SUMMARY OF THE INVENTION
This invention is directed to solving these and other problems and disadvantages of the prior art. According to the invention, there is provided a way for clients to access server-based telephony features in a non-telephony client-server network, such as the Internet, in a platform-independent and network-independent fashion and without need for any modifications to the clients. Illustratively, World-Wide Web (WWW) browsers allow Internet clients to access WWW information servers over the Internet in a platform-independent and network-independent fashion, and this capability is exploited by the invention in that clients use browsers to access server-based telephony features via the Internet in a manner similar to how they conventionally access information via the WWW. As a consequence, the feature accesses are affected in a platform-independent and network-independent fashion by conventional Internet clients.
Specifically according to an aspect of the invention, a method of accessing telephony features in a non-telephony client-server network (e.g., the Internet) wherein clients and servers communicate with each other via a predefined communications protocol (e.g., the WWW) that lacks telephony feature-access commands comprises the following steps. The client requests an individual telephony feature by communicating data (e.g., a marked up feature-form page) that correspond to that feature with the server via the predefined protocol. Hence, no changes are required either to the client or to the network’s protocol. The server then responds to the communicated data by requesting a provider of the telephony features to provide the individual telephony feature to the client, and the provider does so. The server thus does for the client what the client was not able to do itself. Hence, the capability to access telephony features is easily implementable in and retrofittable into conventional networks, such as the Internet, without modification of either the Internet or its communication protocol, or the clients.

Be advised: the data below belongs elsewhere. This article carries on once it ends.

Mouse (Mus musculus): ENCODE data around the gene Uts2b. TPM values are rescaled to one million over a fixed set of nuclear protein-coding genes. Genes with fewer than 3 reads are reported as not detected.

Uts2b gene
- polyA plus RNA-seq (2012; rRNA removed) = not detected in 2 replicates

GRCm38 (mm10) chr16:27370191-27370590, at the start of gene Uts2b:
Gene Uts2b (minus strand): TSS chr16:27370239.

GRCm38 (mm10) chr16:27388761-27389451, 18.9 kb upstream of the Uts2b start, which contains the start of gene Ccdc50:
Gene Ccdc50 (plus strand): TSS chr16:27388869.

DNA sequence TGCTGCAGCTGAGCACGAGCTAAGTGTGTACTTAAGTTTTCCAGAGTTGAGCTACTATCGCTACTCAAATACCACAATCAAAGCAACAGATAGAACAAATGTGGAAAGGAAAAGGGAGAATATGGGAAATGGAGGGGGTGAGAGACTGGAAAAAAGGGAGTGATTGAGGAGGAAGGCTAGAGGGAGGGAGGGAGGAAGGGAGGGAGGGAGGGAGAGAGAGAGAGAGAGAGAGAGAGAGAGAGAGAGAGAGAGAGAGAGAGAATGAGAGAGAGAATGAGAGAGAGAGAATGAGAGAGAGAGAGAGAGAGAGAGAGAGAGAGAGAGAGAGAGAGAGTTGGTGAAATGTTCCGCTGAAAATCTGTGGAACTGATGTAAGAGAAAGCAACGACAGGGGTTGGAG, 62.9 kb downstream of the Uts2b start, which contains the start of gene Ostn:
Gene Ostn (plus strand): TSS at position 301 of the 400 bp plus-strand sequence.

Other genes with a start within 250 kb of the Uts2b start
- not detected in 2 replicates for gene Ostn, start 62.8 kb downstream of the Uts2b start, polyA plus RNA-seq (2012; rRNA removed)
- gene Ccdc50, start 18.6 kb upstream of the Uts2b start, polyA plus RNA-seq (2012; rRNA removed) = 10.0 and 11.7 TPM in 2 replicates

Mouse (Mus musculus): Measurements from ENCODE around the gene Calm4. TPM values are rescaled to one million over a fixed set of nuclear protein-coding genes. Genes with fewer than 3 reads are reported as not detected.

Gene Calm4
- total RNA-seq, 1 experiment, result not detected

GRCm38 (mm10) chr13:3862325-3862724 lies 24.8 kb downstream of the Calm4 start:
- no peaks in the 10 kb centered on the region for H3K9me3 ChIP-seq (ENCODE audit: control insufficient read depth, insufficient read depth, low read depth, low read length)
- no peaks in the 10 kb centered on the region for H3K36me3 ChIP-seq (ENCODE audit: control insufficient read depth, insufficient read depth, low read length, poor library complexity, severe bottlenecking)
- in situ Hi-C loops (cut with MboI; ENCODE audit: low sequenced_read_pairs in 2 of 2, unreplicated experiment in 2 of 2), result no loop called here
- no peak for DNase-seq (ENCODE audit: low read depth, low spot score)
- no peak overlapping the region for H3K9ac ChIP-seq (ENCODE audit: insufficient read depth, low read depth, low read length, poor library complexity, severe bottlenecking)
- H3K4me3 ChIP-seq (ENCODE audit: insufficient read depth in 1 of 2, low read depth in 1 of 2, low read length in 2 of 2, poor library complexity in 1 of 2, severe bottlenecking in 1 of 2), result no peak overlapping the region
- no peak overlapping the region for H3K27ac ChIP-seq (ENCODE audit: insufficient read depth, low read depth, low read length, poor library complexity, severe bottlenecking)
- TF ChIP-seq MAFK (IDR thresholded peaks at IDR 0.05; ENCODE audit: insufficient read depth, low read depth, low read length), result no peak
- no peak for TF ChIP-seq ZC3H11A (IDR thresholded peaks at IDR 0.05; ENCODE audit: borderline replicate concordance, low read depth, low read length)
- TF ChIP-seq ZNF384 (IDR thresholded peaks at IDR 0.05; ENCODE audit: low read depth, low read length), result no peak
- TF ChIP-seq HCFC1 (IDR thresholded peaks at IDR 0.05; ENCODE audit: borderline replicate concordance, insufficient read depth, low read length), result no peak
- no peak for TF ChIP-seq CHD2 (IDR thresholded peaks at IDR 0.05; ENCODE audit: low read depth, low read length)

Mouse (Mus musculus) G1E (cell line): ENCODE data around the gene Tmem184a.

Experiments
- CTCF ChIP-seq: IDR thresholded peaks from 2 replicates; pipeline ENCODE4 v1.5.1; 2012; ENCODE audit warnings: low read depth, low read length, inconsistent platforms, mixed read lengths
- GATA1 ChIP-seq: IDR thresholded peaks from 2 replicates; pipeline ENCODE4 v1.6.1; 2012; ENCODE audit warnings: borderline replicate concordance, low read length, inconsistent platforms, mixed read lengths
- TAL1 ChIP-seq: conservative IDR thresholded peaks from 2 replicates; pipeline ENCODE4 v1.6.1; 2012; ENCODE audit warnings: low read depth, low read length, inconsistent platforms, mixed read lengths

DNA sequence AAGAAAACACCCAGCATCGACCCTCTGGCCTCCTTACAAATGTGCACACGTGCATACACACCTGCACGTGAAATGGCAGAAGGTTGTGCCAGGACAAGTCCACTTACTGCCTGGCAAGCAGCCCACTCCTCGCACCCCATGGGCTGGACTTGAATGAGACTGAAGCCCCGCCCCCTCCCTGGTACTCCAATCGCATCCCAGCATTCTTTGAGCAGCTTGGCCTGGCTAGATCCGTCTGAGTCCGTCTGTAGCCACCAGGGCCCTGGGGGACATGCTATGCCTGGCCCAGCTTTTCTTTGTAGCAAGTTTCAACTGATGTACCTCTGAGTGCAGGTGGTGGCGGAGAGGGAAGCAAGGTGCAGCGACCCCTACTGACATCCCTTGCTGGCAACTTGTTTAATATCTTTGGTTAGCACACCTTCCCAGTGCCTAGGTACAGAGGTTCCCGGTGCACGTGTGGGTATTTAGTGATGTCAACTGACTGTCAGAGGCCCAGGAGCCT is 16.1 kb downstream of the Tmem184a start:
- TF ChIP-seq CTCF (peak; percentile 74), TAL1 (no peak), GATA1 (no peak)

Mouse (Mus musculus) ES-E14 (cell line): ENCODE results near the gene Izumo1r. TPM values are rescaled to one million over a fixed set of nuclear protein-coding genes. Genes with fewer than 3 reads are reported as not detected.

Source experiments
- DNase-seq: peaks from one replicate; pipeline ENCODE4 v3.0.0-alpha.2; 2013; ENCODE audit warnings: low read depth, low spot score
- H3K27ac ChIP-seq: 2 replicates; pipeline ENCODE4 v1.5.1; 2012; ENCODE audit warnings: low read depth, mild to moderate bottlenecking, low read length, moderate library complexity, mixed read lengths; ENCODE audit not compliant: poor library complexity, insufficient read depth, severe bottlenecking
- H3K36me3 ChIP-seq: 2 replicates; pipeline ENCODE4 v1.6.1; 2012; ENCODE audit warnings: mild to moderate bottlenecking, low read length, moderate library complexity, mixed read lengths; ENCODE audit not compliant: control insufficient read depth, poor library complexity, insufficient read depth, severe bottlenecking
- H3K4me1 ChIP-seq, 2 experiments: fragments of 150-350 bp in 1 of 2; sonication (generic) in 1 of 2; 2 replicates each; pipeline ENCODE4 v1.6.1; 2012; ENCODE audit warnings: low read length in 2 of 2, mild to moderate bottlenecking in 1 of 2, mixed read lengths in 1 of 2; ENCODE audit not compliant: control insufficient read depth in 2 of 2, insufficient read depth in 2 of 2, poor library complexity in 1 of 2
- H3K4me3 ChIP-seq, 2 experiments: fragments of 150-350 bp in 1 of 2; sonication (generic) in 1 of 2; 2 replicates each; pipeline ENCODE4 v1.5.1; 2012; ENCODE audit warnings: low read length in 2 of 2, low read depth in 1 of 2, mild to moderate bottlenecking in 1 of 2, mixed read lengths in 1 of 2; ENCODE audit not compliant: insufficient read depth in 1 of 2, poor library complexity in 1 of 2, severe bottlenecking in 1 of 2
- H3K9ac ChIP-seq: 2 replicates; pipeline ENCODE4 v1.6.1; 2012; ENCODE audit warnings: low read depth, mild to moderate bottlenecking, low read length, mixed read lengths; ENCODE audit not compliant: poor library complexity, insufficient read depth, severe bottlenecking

Specifically according to another aspect of the invention, a method of accessing telephony features over the Internet by using the World Wide Web (WWW) comprises the following steps. A WWW browser of a client requests a WWW page that defines a telephony feature form from a WWW server via the Internet. The WWW server responds by providing the requested WWW page to the client via the Internet. The WWW browser indicates selection of an individual telephony feature by marking up the telephony feature form of the received WWW page, and the client sends the marked up WWW page via the Internet to an interpreter (e.g., to the WWW server). The interpreter interprets the marked up telephony feature form to determine the selected individual telephony feature. In response to the determination, a provider of the telephony features then provides the selected individual telephony feature. Thus, the conventional WWW and WWW browsers are used without modification to access telephony features via the Internet
These and other features and advantages of the invention will become more apparent from the following description of an illustrative embodiment of the invention taken together with the drawing.